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FOR IMMEDIATE RELEASE

June 29, 2009
Kevin Coburn, Director of Communications
802-287-8926
coburnk@greenmtn.edu

Bulb Replacement Project
Sheds Light on Energy Savings


POULTNEY, VT – How many light bulbs does it take to change your outlook? Kenneth Coe, educational technology specialist at Green Mountain College’s Griswold Library, has one answer: 505.

This summer Coe and a few helpers began replacing existing 32 watt fluorescent bulbs in the three-story library building with more energy efficient, longer lasting 28 watt bulbs. By removing a total of 505 older bulbs, the library has cut its electricity use by 34%, a reduction that will save the College an estimated 62,216 kilowatt hours a year.

“To put this in perspective, we use 350 kilowatt hours a month at my house,” said Coe. “This yearly savings is enough to cover my family’s energy consumption for the next 178 months, or 14.8 years.”

The project stemmed from a 2008 Student Campus Greening Fund proposal developed by recent graduate Mara Smith. The fund is designed to put into action initiatives that increase environmental awareness and decrease the school’s ecological footprint. The Student Campus Greening Fund is subsidized through a $30 allocation from each student’s annual activity fee. Proposals are evaluated by a student committee and awards are based on a student vote.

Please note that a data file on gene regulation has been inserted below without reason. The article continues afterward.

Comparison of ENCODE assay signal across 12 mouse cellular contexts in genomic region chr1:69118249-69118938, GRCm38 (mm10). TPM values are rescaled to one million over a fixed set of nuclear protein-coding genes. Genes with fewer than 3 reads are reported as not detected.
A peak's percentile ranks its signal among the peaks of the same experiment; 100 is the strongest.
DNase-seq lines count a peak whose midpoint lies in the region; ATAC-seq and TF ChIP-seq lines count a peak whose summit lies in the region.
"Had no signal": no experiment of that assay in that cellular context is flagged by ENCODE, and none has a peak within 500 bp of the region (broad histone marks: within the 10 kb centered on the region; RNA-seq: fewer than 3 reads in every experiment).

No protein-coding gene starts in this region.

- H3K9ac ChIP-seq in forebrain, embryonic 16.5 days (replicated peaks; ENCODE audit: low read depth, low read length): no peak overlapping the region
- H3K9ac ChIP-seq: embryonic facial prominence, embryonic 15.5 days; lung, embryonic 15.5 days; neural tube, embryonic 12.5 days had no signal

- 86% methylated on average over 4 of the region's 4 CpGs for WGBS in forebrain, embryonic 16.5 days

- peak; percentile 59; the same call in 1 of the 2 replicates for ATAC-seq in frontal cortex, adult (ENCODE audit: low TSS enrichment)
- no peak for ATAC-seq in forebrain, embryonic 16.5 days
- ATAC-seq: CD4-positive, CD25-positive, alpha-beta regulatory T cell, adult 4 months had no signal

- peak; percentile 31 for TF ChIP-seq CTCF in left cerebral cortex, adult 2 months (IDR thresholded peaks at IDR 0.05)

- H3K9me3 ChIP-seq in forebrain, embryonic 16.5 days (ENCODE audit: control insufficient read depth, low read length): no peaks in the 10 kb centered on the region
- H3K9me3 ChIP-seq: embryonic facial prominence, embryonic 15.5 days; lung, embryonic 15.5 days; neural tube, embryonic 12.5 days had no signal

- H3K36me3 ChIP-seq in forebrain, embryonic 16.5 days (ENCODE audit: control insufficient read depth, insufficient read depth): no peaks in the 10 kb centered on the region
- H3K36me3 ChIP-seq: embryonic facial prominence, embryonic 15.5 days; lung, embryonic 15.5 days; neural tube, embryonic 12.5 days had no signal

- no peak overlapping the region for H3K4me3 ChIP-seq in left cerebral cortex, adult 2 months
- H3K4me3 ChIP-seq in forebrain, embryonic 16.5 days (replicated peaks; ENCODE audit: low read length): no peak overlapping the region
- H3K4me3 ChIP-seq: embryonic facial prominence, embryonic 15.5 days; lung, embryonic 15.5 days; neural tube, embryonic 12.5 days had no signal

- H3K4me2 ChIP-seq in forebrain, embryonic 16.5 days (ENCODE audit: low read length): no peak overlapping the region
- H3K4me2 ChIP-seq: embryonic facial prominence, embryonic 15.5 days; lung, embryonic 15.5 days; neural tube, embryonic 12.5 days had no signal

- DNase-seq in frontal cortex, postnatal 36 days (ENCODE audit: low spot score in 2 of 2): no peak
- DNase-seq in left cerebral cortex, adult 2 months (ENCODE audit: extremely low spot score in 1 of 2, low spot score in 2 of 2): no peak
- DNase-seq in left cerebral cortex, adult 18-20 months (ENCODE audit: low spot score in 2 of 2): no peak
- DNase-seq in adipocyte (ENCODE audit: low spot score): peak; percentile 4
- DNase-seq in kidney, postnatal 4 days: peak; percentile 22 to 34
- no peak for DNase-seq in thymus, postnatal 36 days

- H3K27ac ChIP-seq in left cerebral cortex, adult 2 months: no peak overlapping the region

Smith focused her attention on the library because the building is open seven days a week throughout the school year and is usually open late at night.

“The library really has more lighting fixtures than it needs, with bulbs illuminating the stacks and other areas where direct lighting isn’t necessary,” said library director Paul Millette, who consulted with Smith on the proposal. They estimated that about ten to twelve percent of the lights could be removed and not replaced. But when Coe and GMC senior Elliot Shor began removing bulbs and testing the effects, they discovered fully a third of the bulbs in the building could be eliminated while still providing adequate lighting where it is needed most—over study carrels, the circulation and reception desks, and other common areas students use for reading and studying.

Remaining lights will be replaced with the new 28 watt bulbs at a total cost of about $3000, and disposal of the old bulbs will cost about $250. But the College should make back this investment in less than three years through the reduced electricity costs.

“I think it was a valuable lesson for all of us,” said Amber Garrard, Green Mountain College’s sustainability coordinator. “You don’t necessarily need expensive technology to make big improvements in efficiency. In this case, a simple audit will reduce energy use in the library and yield significant savings for the College.”


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